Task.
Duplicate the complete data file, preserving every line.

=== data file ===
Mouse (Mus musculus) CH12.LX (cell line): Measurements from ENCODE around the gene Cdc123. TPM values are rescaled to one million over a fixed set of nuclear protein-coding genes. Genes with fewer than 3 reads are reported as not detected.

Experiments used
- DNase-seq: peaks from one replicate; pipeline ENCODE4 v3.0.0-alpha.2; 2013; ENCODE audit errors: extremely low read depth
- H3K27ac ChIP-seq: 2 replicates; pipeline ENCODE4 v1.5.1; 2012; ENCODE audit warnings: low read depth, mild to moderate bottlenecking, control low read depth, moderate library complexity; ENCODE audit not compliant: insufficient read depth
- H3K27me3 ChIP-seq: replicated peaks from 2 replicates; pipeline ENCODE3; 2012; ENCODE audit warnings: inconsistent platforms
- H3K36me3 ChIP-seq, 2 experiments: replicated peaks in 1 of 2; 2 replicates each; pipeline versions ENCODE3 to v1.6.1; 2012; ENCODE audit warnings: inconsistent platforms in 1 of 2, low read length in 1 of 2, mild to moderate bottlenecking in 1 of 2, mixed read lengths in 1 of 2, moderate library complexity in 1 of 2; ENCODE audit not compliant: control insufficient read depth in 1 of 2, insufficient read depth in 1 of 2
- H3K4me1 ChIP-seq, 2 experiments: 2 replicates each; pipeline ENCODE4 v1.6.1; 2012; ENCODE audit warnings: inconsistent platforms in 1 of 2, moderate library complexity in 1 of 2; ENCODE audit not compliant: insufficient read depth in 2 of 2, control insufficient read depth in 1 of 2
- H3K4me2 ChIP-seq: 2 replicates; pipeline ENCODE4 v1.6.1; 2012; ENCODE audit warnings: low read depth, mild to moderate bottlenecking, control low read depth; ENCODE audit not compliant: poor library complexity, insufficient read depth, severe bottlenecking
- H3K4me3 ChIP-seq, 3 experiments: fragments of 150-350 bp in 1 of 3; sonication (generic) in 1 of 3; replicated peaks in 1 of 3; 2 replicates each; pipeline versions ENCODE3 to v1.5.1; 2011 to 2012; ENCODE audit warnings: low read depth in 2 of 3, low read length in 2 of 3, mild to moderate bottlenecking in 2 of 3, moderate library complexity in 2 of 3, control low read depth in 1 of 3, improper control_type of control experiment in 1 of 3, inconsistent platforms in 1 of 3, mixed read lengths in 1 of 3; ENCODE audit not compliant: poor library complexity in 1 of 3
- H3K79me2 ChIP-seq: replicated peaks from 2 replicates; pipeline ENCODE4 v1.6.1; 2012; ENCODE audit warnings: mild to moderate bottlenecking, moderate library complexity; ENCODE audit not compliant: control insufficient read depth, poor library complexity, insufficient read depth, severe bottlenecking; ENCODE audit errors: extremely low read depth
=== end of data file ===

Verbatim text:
Mouse (Mus musculus) CH12.LX (cell line): Measurements from ENCODE around the gene Cdc123. TPM values are rescaled to one million over a fixed set of nuclear protein-coding genes. Genes with fewer than 3 reads are reported as not detected.

Experiments used
- DNase-seq: peaks from one replicate; pipeline ENCODE4 v3.0.0-alpha.2; 2013; ENCODE audit errors: extremely low read depth
- H3K27ac ChIP-seq: 2 replicates; pipeline ENCODE4 v1.5.1; 2012; ENCODE audit warnings: low read depth, mild to moderate bottlenecking, control low read depth, moderate library complexity; ENCODE audit not compliant: insufficient read depth
- H3K27me3 ChIP-seq: replicated peaks from 2 replicates; pipeline ENCODE3; 2012; ENCODE audit warnings: inconsistent platforms
- H3K36me3 ChIP-seq, 2 experiments: replicated peaks in 1 of 2; 2 replicates each; pipeline versions ENCODE3 to v1.6.1; 2012; ENCODE audit warnings: inconsistent platforms in 1 of 2, low read length in 1 of 2, mild to moderate bottlenecking in 1 of 2, mixed read lengths in 1 of 2, moderate library complexity in 1 of 2; ENCODE audit not compliant: control insufficient read depth in 1 of 2, insufficient read depth in 1 of 2
- H3K4me1 ChIP-seq, 2 experiments: 2 replicates each; pipeline ENCODE4 v1.6.1; 2012; ENCODE audit warnings: inconsistent platforms in 1 of 2, moderate library complexity in 1 of 2; ENCODE audit not compliant: insufficient read depth in 2 of 2, control insufficient read depth in 1 of 2
- H3K4me2 ChIP-seq: 2 replicates; pipeline ENCODE4 v1.6.1; 2012; ENCODE audit warnings: low read depth, mild to moderate bottlenecking, control low read depth; ENCODE audit not compliant: poor library complexity, insufficient read depth, severe bottlenecking
- H3K4me3 ChIP-seq, 3 experiments: fragments of 150-350 bp in 1 of 3; sonication (generic) in 1 of 3; replicated peaks in 1 of 3; 2 replicates each; pipeline versions ENCODE3 to v1.5.1; 2011 to 2012; ENCODE audit warnings: low read depth in 2 of 3, low read length in 2 of 3, mild to moderate bottlenecking in 2 of 3, moderate library complexity in 2 of 3, control low read depth in 1 of 3, improper control_type of control experiment in 1 of 3, inconsistent platforms in 1 of 3, mixed read lengths in 1 of 3; ENCODE audit not compliant: poor library complexity in 1 of 3
- H3K79me2 ChIP-seq: replicated peaks from 2 replicates; pipeline ENCODE4 v1.6.1; 2012; ENCODE audit warnings: mild to moderate bottlenecking, moderate library complexity; ENCODE audit not compliant: control insufficient read depth, poor library complexity, insufficient read depth, severe bottlenecking; ENCODE audit errors: extremely low read depth